Dell on Thursday shipped a new asset management appliance for small and medium-size business customers aimed at cutting costs of managing hardware and software.
The Kace M300 is the first appliance in a new line of M-series devices for 200 seats that track hardware configurations and changes and software compliance. The appliance will let companies reduce the number of IT people required to handle such tasks, said Marty Kacin, chief technology officer at the Kace unit.
The appliance can be deployed in just a few minutes and the Web interface makes PCs easy to manage, Kacin said. In a demonstration, Dell showed the appliance’s ability to track hardware changes such as the addition of RAM or to see if a Windows license is out of date.
SMBs with small IT departments need simplified ways to track hardware, but techniques such as using a spreadsheet to list chances can be time-consuming, Kacin said.The M300 automates that asset management, with agents deployed on PCs over the Internet communicating configurations and changes to the appliance.
If some peripheral goes missing from a PC, the appliance will help notify already-overworked system administrators of the hardware change, said Charles King, principal analyst at Pund-IT.
“Keeping track of user access and credentials can be an onerous and complicated task,” King said.
While it keeps track of patches and warranties, the M300 does not patch software, King said. But automatic patching is often included as part of the OS service package for PCs provided by Microsoft.
“If a small company has a lot of software patching that is manually distributed, this [device] … may have less value,” King said.
But starting at US$2,498, the M300 is priced appropriately for SMBs, King said.
Considering the SMB market, the scope of the M300 is limited, but more capabilities could be added in the future depending on customer needs, Kacin said. Some of Kace’s advanced appliances such as the K1000 and K2000 include features such as patching, remote OS installation and endpoint security. Software stacks would need to be added to the appliance for new features, and the company is stepping up internal development efforts that could lead to the “augmentation” of Dell as a software company, Kacin said.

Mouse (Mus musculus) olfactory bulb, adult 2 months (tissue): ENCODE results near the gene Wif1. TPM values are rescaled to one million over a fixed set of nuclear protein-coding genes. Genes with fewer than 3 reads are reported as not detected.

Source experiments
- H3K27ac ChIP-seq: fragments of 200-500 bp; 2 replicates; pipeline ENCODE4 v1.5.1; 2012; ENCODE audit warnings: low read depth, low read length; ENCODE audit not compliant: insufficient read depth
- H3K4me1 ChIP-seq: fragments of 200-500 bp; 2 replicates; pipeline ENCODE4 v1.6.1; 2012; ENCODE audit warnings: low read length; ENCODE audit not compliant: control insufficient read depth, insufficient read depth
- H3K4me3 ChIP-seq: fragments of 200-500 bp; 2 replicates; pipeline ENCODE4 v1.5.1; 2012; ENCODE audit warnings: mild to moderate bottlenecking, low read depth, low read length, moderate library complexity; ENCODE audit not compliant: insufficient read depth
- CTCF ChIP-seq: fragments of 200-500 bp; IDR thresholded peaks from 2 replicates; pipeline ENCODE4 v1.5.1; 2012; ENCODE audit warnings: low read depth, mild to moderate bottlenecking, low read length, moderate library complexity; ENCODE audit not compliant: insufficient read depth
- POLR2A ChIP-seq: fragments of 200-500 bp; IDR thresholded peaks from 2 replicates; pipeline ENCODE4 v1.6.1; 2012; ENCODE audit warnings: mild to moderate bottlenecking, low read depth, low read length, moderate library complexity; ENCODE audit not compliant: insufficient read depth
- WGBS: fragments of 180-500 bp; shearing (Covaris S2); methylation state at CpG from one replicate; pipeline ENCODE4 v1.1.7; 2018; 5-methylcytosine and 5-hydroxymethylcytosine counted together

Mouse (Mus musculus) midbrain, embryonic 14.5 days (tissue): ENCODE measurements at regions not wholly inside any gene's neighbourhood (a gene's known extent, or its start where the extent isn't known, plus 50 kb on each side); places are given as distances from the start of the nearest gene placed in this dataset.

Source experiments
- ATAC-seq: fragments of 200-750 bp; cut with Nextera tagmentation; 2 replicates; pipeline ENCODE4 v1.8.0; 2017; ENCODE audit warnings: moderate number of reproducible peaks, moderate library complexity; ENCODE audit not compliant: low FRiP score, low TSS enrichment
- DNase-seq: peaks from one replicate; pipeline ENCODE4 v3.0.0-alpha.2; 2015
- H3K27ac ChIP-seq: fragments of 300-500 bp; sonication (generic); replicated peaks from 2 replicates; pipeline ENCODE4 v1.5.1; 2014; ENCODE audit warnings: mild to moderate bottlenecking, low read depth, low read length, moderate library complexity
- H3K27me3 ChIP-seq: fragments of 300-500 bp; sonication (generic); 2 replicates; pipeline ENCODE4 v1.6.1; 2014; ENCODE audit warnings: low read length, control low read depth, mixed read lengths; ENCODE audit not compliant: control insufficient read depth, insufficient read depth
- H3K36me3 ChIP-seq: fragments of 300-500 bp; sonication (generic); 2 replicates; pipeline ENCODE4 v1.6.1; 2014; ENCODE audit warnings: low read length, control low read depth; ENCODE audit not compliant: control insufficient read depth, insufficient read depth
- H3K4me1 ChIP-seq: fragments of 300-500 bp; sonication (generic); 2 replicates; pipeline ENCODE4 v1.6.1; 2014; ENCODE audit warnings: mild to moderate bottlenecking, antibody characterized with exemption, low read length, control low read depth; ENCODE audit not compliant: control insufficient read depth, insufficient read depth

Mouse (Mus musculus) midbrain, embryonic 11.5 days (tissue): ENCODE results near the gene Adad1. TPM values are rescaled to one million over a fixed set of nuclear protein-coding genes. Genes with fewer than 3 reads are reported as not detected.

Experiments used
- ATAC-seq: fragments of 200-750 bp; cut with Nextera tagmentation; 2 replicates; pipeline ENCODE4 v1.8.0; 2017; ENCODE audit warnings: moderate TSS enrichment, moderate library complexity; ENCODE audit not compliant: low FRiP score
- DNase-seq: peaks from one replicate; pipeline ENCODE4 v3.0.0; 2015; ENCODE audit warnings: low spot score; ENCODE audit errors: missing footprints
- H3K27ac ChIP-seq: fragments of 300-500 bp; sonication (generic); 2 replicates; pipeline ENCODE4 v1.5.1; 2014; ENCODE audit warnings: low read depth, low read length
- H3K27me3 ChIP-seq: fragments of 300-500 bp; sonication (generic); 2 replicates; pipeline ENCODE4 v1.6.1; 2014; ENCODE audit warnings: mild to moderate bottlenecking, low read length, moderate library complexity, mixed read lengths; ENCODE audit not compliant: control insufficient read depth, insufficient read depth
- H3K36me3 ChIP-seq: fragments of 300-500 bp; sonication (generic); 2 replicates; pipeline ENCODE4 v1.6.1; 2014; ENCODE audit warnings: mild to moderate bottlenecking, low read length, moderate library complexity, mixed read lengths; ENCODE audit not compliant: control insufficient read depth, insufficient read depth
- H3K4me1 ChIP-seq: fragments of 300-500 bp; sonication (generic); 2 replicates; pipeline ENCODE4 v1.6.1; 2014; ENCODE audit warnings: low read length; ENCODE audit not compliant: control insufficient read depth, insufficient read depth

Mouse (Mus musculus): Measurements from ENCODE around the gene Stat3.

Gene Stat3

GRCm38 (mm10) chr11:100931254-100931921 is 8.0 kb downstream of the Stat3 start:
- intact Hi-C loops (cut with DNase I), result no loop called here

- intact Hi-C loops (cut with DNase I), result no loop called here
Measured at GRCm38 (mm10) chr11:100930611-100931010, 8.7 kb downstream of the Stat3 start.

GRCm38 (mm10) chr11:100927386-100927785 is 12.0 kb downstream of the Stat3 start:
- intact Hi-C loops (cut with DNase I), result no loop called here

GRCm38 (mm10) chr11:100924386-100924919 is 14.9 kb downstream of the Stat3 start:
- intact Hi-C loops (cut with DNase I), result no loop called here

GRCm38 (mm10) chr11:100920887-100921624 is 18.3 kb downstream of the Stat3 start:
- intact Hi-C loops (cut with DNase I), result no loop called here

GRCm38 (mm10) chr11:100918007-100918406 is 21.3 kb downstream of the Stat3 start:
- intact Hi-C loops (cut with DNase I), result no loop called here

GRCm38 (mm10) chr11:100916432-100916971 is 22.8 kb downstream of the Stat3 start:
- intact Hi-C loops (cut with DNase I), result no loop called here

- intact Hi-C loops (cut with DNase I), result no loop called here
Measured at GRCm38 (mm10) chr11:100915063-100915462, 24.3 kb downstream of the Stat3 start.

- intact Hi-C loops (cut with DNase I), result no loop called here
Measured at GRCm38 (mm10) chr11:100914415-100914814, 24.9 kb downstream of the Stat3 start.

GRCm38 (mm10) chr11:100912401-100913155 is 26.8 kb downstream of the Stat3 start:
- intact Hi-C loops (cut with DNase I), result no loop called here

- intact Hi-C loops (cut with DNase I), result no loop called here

The box will track assets across up to 200 Windows PCs in an infrastructure, Kacin said. However, support for other OSes may be added in the future.
Dell acquired Kace 18 months ago, and since then the unit has expanded its installed base. Before the acquisition, Kace had fewer than 1,000 clients, but now it has more than 3,500, with some big organizations such as NASA using Kace appliances.
Dell has also taken additional steps to improve support and services for SMBs. In 2008 the company dumped its older predefined support and implemented a customizable support model in which support and consulting services were provided on a pay-as-you-go basis. The company also acquired companies such as Everdream and SilverBack to beef up its remote management capabilities.
The appliance is available on Dell’s website. The appliance has 16GB of solid-state drive storage, a gigabit Ethernet port, two USB ports and an ARM processor. The M300 will be available only in the U.S. for now, and no decisions have been made about selling the product in other regions.